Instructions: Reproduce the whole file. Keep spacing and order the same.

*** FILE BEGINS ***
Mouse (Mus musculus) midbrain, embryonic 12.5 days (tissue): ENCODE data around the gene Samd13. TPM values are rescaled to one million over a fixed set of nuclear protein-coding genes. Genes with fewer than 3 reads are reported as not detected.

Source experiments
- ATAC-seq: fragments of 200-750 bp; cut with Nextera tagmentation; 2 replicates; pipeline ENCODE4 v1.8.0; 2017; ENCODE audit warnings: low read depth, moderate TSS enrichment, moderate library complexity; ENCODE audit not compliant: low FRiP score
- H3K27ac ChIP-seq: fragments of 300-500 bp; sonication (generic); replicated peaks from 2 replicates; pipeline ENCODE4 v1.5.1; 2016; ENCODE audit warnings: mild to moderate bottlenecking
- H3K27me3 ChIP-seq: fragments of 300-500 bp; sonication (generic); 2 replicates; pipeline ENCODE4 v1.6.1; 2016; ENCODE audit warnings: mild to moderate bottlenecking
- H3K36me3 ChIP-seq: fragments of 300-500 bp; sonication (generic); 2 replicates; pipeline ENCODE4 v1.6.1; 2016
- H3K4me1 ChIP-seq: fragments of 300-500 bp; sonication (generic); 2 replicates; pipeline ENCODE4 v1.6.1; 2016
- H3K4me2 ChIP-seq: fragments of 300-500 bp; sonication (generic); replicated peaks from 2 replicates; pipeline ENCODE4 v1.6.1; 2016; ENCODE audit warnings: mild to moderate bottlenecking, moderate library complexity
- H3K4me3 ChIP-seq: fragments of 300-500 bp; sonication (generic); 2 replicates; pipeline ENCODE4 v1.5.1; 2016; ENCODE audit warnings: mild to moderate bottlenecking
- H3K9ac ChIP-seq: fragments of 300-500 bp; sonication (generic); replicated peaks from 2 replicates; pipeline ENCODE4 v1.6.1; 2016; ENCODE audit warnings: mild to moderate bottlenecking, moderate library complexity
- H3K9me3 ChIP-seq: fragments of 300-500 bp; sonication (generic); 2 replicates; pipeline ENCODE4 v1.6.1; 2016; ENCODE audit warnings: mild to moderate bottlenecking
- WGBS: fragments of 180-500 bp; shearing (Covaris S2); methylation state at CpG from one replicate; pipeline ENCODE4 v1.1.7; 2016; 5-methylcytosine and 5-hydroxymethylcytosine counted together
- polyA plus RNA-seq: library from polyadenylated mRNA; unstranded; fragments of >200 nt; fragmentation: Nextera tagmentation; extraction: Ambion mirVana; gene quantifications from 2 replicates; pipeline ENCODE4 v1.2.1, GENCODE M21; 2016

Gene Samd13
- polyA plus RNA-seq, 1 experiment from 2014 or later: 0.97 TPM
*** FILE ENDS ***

Mouse (Mus musculus) midbrain, embryonic 12.5 days (tissue): ENCODE data around the gene Samd13. TPM values are rescaled to one million over a fixed set of nuclear protein-coding genes. Genes with fewer than 3 reads are reported as not detected.

Source experiments
- ATAC-seq: fragments of 200-750 bp; cut with Nextera tagmentation; 2 replicates; pipeline ENCODE4 v1.8.0; 2017; ENCODE audit warnings: low read depth, moderate TSS enrichment, moderate library complexity; ENCODE audit not compliant: low FRiP score
- H3K27ac ChIP-seq: fragments of 300-500 bp; sonication (generic); replicated peaks from 2 replicates; pipeline ENCODE4 v1.5.1; 2016; ENCODE audit warnings: mild to moderate bottlenecking
- H3K27me3 ChIP-seq: fragments of 300-500 bp; sonication (generic); 2 replicates; pipeline ENCODE4 v1.6.1; 2016; ENCODE audit warnings: mild to moderate bottlenecking
- H3K36me3 ChIP-seq: fragments of 300-500 bp; sonication (generic); 2 replicates; pipeline ENCODE4 v1.6.1; 2016
- H3K4me1 ChIP-seq: fragments of 300-500 bp; sonication (generic); 2 replicates; pipeline ENCODE4 v1.6.1; 2016
- H3K4me2 ChIP-seq: fragments of 300-500 bp; sonication (generic); replicated peaks from 2 replicates; pipeline ENCODE4 v1.6.1; 2016; ENCODE audit warnings: mild to moderate bottlenecking, moderate library complexity
- H3K4me3 ChIP-seq: fragments of 300-500 bp; sonication (generic); 2 replicates; pipeline ENCODE4 v1.5.1; 2016; ENCODE audit warnings: mild to moderate bottlenecking
- H3K9ac ChIP-seq: fragments of 300-500 bp; sonication (generic); replicated peaks from 2 replicates; pipeline ENCODE4 v1.6.1; 2016; ENCODE audit warnings: mild to moderate bottlenecking, moderate library complexity
- H3K9me3 ChIP-seq: fragments of 300-500 bp; sonication (generic); 2 replicates; pipeline ENCODE4 v1.6.1; 2016; ENCODE audit warnings: mild to moderate bottlenecking
- WGBS: fragments of 180-500 bp; shearing (Covaris S2); methylation state at CpG from one replicate; pipeline ENCODE4 v1.1.7; 2016; 5-methylcytosine and 5-hydroxymethylcytosine counted together
- polyA plus RNA-seq: library from polyadenylated mRNA; unstranded; fragments of >200 nt; fragmentation: Nextera tagmentation; extraction: Ambion mirVana; gene quantifications from 2 replicates; pipeline ENCODE4 v1.2.1, GENCODE M21; 2016

Gene Samd13
- polyA plus RNA-seq, 1 experiment from 2014 or later: 0.97 TPM